planted by Capability Brown replacing the formal terraces, parterres and fountains of the original gardens. This is now very popular with families and for picnics.

Beyond the house on the right is the Sea Horse fountain fed by water piped from the cascade. Beyond is the Canal Pond and the magnificent Emperor Fountain.



These were part of the original gardens although Paxton rebuilt the fountain for the sixth Duke in anticipation of a visit from the Tsar. A conduit was dug across the moorland above Chatsworth to drain into a newly constructed reservoir which had sufficient head of water to project a fountain nearly 300’ into the air. Unfortunately the Tsar never came. At the turn of the C20th, three turbines using the pressure of the water supply to the Emperor Fountain provided electricity to the house. They still generate about a third of the electricity needed.

On the opposite side of the Broad Walk to the Canal Pond is an area of mature woodland with groups of specimen trees planted by Capability Brown.

The Ring Pond is off the Broad Walk at the start of the woodland and is surrounded by a neatly trimmed hedge with bulbous topiary trees around it. It has the feel of a secret garden. Between them are twelve stone busts standing on tapered stone columns. There are views up an avenue to the rock garden.




The Serpentine Hedge runs from the Ring Pond to a bronze head of the sixth Duke at the far end. This was planted in 1953 and was deliberately planted to resemble a ‘crinkle crankle wall’.


Towards the end, a flight of stone steps leads up to the old Conservatory Garden and the Maze. These continue up the hillside above the maze as the Hundred Steps to the arboretum.


The old conservatory covered just over three quarters of an acre and caused a sensation when it was finished. It had cost over £33,000 to build and was the largest glass building in England until Paxton designed the Crystal Palace.

It was heated by eight underground boilers which fed seven miles of underground heating pipes. Over 300 tons of coal were needed in winter and was brought by an underground railway. The entrance to the tunnel can still be seen.

Unfortunately the conservatory was in a very poor condition after the First World War. Many of the plants had died, there was no coal to heat the eight underground boilers and it was too costly to repair. It was demolished in 1920. The bottom of the walls were left and form the surrounds for the maze which now occupies most of the area. At either end are small formal flower beds.






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The Gardens and Grounds cont...

At the far end of the garden reached along a bamboo lined path with hostas, is the ravine.


The ravine is a very informal area with a small stream running down a steep valley, and left to go wild with many wild flowers like foxgloves and rose bay willow herb as well as ferns. A small iron bridge crosses the top of the ravine.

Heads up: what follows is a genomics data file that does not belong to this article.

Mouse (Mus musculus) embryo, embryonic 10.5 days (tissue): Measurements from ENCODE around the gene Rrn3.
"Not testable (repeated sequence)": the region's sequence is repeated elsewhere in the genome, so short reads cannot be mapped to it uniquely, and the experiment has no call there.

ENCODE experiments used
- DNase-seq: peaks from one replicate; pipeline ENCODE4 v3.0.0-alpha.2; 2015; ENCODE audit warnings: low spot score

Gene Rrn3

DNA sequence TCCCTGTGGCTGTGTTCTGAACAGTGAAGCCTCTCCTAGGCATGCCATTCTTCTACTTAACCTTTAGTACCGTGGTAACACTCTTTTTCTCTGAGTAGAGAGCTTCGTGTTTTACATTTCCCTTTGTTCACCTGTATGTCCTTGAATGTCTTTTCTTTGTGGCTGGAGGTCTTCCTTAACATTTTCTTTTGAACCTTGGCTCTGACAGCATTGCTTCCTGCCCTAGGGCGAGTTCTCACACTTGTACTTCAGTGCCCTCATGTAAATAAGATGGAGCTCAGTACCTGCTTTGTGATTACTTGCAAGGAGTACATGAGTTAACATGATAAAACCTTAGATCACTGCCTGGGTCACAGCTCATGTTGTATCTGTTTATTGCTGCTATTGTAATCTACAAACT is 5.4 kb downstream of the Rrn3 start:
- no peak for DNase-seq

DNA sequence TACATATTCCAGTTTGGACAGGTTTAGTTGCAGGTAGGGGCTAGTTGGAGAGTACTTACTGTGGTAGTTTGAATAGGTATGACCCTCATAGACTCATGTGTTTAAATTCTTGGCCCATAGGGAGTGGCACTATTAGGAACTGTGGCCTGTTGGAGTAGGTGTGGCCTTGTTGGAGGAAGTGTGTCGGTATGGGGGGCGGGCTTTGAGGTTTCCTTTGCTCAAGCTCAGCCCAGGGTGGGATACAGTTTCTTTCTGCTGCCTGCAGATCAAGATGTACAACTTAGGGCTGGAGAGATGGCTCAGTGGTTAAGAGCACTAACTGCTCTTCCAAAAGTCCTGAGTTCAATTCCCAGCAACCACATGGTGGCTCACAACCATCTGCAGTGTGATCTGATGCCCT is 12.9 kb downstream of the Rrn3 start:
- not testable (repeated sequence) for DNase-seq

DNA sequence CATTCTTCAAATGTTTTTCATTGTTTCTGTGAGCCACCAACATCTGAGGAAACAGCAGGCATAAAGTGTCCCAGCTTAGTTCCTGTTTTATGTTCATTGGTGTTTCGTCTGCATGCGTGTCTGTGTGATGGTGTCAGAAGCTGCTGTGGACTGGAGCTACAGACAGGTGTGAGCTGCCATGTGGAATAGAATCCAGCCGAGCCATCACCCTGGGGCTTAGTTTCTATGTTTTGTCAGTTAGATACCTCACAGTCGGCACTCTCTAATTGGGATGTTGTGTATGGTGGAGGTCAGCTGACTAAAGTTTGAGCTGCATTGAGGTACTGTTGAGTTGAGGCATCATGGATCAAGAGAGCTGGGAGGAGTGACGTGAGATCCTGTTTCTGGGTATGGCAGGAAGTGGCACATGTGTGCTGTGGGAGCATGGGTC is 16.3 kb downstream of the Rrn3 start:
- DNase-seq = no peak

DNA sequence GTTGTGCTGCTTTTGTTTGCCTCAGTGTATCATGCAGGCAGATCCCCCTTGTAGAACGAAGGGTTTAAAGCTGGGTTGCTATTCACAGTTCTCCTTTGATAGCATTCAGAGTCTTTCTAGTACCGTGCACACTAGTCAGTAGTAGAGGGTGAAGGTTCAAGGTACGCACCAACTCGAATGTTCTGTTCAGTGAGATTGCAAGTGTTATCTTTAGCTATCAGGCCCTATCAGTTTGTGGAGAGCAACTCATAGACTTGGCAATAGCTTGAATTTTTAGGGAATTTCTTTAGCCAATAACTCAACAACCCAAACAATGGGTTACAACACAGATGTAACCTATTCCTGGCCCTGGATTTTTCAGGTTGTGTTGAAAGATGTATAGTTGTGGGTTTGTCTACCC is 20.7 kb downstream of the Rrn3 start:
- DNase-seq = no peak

Above the ravine is the Grotto pond. This was originally an ancient fish pond but is now an ornamental feature with a stone grotto standing a on a small rise above it.


It drains down the trough waterfall into the ravine.


Well made paths continue through the arboretum planted by Paxton with many new species to the country. There is a good view down the Hundred Steps to the Maze, before dropping down to the Rock Garden.




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The Gardens and Grounds cont...

The monumental rockery was built as a reminder of the sixth Duke’s visit to the Alps. The rocks were brought from nearby Dobb Edge and tower above the paths. A maze of paths wanders between the rocks.



From the top there are good views across the gardens to the Ring Pond and a deep artificial valley called the Strid, based on the deep chasm cut by the River Wharfe at Bolton Abbey in North Yorkshire.


Beyond the Rock Garden on the way to the Cascade and set behind a refreshment kiosk, is the Willow Tree Fountain. This is a C19th copy of the original fountain made in 1695. It is made of brass and has water jets from the ends of the branches. Set in its small glade, it looks remarkably modern.


The cascade is one of the most popular parts of the garden, especially in hot weather. It was built for the first Duke in 1696 but was rebuilt on a grander scale a few years later. Each of the steps is different to the one above or below, so varying the sound of the water as it flows downwards. At the base the water flows underground to the sea horse fountain in front of the House and is then piped to a fountain in the private west garden before flowing into the river.


At the top is the Cascade House with statues and dolphins. This was originally designed so the water flowed out of the top of the roof, but the continuous flow uses up to much water and is just kept for special occasions.


It is worth climbing up to the cascade house just for the views!

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The Gardens and Grounds cont...

The Kitchen Garden behind the stable block replaces the original walled Kitchen Garden which was abandoned after the Second World War. It is a riot of flowers, vegetables and fruit which supplies the house and restaurants. The surplus is sold in the Farm Shop.






The Cottage Garden is actually designed to represent a cottage with a table and chairs on the ground floor and a yew stair case leading to the bedroom above with four poster bed. In front of it is a small parterre garden.



Below these is the 1970s greenhouse.



Next to it is the first Duke’s Greenhouse which was built to grow citrus fruits but now houses the camelia collection. In front of it is the Rose Garden.



The gardens are open Easter to the beginning of January. Allow plenty of time as they are huge!

For the children, there is the adventure playground and farmyard. For those wanting to park and walk, there are miles of walks across the estate.